The Dollar During the Global Recession: US Monetary Policy and the Exorbitant Duty
Since the US dollar is the world’s dominant currency, the United States benefits from the “exorbitant privilege” of paying low interest rates on safe (risk-free) dollar-denominated assets, such as the bonds issued by the US government. When global risk aversion is elevated, investors tend to hedge against uncertainty by switching to dollar-denominated assets, a form of insurance termed the “exorbitant duty” that comes with serving as the world’s reserve currency.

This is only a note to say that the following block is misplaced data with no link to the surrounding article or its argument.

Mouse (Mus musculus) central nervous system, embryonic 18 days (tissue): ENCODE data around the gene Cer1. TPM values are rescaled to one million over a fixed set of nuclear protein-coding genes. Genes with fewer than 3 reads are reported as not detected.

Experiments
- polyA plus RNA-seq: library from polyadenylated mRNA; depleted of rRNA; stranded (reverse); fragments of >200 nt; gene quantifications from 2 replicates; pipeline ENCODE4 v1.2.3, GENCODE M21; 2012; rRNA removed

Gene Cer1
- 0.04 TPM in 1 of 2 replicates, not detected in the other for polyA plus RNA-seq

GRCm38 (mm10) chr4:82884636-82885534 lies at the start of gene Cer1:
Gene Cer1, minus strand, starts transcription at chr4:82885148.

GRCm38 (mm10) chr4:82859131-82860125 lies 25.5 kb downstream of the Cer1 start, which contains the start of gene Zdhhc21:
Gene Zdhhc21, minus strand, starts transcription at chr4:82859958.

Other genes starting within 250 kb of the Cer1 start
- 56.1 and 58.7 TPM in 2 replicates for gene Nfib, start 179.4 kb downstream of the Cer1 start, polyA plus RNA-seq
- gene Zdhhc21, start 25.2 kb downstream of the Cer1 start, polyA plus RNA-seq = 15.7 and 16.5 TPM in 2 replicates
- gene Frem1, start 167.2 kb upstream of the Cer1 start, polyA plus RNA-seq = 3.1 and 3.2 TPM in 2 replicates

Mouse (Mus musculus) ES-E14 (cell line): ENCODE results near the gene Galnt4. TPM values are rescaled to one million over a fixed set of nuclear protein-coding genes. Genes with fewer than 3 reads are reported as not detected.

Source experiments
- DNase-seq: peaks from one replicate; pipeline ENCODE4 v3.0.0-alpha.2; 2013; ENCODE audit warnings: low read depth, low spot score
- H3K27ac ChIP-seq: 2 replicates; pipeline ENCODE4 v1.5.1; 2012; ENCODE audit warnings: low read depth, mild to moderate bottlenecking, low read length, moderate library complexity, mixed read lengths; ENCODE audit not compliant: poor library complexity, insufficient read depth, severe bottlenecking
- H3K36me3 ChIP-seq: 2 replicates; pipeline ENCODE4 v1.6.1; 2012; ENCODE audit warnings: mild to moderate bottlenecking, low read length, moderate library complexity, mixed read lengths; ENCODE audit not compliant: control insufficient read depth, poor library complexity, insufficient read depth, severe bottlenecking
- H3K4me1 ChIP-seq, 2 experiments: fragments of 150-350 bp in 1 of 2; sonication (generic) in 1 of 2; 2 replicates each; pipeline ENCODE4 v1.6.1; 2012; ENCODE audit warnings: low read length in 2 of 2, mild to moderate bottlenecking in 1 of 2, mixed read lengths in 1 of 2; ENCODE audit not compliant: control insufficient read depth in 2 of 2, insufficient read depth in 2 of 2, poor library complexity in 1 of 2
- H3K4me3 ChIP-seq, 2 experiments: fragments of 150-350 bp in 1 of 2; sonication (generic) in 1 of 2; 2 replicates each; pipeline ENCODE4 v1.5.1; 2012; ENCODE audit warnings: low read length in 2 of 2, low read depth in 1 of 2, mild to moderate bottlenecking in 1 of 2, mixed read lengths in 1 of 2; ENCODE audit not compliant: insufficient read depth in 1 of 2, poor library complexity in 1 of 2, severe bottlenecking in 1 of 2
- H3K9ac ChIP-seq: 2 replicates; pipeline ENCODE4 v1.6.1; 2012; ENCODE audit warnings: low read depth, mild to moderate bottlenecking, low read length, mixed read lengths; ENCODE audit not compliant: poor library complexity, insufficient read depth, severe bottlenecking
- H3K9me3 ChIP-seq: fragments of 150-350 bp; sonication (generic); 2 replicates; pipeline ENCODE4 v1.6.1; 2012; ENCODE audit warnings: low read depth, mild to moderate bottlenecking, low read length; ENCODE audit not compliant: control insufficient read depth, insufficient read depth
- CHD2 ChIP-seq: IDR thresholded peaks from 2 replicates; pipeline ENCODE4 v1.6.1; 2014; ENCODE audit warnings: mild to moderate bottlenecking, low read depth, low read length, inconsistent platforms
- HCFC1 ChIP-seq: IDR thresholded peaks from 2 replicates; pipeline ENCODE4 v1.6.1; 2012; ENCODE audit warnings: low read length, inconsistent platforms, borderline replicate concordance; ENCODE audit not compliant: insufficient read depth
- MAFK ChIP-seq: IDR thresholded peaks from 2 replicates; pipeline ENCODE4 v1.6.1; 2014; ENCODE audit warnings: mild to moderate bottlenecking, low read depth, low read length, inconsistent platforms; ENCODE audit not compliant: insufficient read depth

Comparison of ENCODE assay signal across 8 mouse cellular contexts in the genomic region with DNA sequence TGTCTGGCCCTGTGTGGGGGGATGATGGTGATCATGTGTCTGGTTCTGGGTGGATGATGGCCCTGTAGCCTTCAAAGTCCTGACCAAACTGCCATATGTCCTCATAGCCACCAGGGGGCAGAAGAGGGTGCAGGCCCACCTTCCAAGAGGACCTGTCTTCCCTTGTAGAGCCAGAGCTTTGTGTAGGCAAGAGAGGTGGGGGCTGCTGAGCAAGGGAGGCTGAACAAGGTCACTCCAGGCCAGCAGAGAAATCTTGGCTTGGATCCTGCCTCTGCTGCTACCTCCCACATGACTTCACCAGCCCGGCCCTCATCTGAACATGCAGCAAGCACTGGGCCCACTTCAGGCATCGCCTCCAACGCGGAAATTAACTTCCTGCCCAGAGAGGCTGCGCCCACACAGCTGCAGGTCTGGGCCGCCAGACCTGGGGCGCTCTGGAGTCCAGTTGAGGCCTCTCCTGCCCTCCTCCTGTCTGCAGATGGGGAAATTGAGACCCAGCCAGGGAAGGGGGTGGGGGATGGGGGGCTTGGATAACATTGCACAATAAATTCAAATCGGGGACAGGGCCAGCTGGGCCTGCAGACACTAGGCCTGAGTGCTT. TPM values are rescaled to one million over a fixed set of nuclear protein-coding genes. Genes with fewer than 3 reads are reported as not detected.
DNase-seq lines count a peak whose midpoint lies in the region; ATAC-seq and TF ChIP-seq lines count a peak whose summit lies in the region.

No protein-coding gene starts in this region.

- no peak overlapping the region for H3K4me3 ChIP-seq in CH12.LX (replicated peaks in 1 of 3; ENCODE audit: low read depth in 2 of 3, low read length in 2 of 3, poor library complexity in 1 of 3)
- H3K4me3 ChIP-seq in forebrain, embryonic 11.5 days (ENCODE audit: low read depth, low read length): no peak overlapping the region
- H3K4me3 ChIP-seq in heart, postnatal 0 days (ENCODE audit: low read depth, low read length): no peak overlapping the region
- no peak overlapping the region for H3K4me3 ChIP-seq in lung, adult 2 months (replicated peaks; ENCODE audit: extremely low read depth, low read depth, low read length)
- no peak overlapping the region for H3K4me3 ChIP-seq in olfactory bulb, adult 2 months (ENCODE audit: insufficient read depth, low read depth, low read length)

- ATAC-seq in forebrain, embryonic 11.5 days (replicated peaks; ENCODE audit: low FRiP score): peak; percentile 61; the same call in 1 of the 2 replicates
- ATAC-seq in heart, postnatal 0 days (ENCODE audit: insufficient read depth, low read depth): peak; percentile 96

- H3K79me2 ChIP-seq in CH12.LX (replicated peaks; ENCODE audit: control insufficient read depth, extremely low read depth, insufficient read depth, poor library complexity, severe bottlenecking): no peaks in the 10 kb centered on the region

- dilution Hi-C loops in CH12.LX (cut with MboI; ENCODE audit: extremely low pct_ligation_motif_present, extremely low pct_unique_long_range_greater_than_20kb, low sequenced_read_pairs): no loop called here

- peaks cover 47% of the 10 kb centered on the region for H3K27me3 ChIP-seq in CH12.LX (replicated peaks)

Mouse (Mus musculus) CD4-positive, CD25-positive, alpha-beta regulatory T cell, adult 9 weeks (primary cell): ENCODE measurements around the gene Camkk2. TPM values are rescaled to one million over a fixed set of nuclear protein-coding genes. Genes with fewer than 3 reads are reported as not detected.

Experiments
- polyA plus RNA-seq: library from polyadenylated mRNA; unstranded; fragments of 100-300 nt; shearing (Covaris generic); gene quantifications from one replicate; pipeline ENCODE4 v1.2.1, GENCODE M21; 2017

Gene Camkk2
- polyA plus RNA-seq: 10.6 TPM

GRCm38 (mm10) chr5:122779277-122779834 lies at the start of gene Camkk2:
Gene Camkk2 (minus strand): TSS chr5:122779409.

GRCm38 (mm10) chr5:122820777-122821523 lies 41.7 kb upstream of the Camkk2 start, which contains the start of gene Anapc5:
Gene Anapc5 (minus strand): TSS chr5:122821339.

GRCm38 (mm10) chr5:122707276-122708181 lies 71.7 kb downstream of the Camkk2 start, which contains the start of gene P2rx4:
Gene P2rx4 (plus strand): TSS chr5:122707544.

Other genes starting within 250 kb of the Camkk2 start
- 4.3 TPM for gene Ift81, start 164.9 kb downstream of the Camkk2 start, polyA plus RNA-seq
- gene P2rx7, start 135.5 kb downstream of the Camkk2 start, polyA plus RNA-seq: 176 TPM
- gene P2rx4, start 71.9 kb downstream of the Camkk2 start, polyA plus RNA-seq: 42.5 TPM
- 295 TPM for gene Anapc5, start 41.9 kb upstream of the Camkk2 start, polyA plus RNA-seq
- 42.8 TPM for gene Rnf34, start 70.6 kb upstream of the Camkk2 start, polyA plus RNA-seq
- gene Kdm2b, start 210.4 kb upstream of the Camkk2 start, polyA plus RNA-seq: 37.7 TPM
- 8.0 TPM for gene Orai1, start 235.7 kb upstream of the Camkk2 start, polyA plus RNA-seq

While the international macroeconomics literature has a clear understanding of the flight-to-safety effects imposed upon the United States during crises, it provides no answers about what types of exogenous shocks trigger the dollar’s exorbitant duty behavior and by what channels these shocks are transmitted. The authors study how the US dollar responded to the Fed’s monetary policy actions during the Global Recession, defined as 2008:Q4 through 2012:Q2, and find that Fed easings during this period actually led the dollar to appreciate, thus triggering its “exorbitant duty” in a way that runs counter to conventional wisdom. The authors use a novel decomposition of the exchange rate response to study the channels that led to this appreciation and propose a theoretical model that reconciles and explains these novel findings.